(ESSAY) To what extent would different government measures reduce wealth inequality?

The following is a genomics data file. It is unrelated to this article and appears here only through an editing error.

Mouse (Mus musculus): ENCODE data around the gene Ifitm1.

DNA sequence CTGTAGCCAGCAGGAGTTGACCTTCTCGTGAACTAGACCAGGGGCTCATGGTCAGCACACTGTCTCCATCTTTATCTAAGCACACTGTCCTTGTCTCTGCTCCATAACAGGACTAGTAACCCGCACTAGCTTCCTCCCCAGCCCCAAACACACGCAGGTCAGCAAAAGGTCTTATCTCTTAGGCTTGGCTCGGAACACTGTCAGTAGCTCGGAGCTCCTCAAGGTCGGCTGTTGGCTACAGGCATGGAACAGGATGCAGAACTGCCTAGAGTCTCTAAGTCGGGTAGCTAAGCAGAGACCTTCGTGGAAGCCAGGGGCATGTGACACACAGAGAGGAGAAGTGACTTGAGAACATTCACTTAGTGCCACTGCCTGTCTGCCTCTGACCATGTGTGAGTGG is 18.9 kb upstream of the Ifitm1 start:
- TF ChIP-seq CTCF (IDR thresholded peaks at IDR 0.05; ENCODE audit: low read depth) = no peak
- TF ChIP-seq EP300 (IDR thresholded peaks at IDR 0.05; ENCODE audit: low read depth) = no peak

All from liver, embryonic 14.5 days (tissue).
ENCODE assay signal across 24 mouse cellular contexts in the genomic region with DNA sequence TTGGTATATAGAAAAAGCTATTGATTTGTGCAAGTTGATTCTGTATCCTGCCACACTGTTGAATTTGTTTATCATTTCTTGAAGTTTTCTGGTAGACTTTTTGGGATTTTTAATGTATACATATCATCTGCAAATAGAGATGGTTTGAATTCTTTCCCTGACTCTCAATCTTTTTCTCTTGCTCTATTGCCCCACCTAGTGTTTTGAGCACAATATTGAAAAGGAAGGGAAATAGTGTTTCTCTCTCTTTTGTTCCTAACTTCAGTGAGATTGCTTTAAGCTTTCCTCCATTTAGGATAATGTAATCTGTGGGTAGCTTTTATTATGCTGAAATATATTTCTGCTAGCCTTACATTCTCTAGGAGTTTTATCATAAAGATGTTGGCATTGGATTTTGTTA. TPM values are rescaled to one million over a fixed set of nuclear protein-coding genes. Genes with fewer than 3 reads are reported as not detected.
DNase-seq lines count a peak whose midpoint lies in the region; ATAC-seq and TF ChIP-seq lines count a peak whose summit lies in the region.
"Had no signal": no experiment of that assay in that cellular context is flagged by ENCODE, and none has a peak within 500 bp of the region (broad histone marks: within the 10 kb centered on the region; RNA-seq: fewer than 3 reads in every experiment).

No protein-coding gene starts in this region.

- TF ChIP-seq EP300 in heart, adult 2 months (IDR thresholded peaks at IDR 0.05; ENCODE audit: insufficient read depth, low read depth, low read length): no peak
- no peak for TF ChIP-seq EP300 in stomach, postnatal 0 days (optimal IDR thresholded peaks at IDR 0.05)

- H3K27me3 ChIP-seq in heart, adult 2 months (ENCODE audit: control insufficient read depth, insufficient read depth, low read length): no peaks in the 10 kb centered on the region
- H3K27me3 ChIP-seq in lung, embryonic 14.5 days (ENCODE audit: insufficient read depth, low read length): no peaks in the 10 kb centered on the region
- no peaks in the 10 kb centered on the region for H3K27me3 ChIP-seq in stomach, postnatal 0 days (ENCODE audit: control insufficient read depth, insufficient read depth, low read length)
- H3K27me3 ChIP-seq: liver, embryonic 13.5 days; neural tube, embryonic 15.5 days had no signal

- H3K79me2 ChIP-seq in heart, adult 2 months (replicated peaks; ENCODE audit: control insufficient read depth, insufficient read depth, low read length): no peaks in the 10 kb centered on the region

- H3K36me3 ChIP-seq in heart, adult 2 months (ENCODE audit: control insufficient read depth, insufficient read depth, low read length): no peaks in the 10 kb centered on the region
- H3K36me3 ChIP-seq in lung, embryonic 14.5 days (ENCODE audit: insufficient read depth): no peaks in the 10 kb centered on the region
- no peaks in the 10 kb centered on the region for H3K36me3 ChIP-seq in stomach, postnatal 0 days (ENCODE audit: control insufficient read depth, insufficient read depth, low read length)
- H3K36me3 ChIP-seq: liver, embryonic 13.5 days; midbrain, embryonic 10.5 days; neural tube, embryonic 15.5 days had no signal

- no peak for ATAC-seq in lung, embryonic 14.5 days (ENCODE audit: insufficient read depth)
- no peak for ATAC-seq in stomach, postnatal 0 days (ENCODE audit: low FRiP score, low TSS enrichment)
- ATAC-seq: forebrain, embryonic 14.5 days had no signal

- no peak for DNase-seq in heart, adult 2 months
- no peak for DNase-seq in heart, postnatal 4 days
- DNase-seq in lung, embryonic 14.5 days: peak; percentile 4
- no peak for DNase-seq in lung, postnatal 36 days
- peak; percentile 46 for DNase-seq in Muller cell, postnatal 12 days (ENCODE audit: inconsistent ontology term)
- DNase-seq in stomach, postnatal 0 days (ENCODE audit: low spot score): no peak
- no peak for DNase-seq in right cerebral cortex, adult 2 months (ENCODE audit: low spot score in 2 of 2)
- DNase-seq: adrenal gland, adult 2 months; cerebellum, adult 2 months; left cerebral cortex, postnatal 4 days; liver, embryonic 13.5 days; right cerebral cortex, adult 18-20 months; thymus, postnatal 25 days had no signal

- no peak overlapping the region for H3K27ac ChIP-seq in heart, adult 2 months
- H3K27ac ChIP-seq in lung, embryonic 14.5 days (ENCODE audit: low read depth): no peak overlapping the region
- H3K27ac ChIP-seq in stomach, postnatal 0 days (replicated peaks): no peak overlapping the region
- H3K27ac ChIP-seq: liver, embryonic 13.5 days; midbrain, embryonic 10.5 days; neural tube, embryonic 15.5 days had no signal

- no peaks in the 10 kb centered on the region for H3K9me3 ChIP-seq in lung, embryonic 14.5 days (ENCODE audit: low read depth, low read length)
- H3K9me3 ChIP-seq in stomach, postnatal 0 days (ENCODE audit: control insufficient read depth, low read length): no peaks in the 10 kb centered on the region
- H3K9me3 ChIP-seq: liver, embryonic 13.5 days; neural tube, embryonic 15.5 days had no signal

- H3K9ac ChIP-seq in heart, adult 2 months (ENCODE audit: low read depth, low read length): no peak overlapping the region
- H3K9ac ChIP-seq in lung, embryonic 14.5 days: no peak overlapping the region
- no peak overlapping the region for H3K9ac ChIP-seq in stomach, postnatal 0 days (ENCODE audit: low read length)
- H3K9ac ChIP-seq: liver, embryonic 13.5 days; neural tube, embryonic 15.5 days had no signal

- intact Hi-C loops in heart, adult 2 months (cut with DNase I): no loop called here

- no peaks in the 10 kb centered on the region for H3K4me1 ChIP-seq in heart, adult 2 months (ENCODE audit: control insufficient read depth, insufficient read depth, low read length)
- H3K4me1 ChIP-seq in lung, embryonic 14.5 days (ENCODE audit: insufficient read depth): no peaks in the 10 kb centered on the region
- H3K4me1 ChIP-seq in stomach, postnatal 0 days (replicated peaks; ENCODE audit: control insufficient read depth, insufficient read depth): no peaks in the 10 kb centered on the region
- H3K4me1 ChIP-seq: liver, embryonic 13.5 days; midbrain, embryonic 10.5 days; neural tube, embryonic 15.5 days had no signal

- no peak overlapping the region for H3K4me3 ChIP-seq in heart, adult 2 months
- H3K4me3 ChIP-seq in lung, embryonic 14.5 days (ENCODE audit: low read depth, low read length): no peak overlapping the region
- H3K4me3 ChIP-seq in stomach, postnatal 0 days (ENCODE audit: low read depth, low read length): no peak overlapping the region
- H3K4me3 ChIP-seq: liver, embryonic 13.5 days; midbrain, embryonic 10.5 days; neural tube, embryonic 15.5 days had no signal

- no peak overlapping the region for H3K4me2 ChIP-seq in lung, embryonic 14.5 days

Wealth is defined as being a measure of the value of assets owned by individuals, firms or a country. A country’s wealth is more specifically known as being “national wealth”, which is measured by the total monetary value of the capital, goods and services owned by a nation at a particular period of time. The oil reserves held by Middle Eastern nations contribute to their “national wealth” as it’s a good they own which generates injections to the circular flow of income of their economy. The manner in which this wealth is divided amongst the members of the economy is called wealth distribution. Wealth distribution is dependent on factors such as assets owned by firms or acquired skills of individuals. An equal wealth distribution would mean everyone in the country would have exactly the same amount of wealth, with incomes being the same. In the UK economy however it is known that the increase in wealth has led to an increase in wealth inequality with 20% of income earners earning around 51% of total national income and the bottom 20% earning 2.3% of the national income. There are various reasons for wealth inequality in UK. Since 1960s the surge of house prices has been faster than the rate of inflation. Property owners have seen a marked increase in household wealth through rising property prices, which has influenced a gap between property owners and non-property owners. House prices form the main part of people’s wealth. When prices are rising, so does household wealth. This should lead to a rise in consumer confidence and greater willingness to spend on goods and services. An increase in property prices can also receive harmful response which may lead to dampening of the economy. Rising house prices can be good for home owners, but it can reduce the living standards for those who don’t have a house. Individuals may then also have incentives to save more and spend less, or to rent out instead of buying a house. Renting creates problems for the economy too, as the increased demand of apartments is being increased by the supply, has led to the government responding by investing into housing & environment to meet this growing demand. The increased expenditure would therefore result in the increased budget deficit as the investment holds an opportunity cost and may result in increased taxes. So therefore non-property owners are at a disadvantage where by the do not have household wealth. Other reasons for wealth inequality such as “ability to save”, where people on low income rarely have the ability to save as they have very high marginal propensity to consume and increased income inequality are also reasons for wealth inequality in the UK. The question that now arises is to what extent can the government can apply measures and policies to help reduce wealth inequality and make the distribution of income more equal to improve living standards of people that live in the UK and to overall better the economy.

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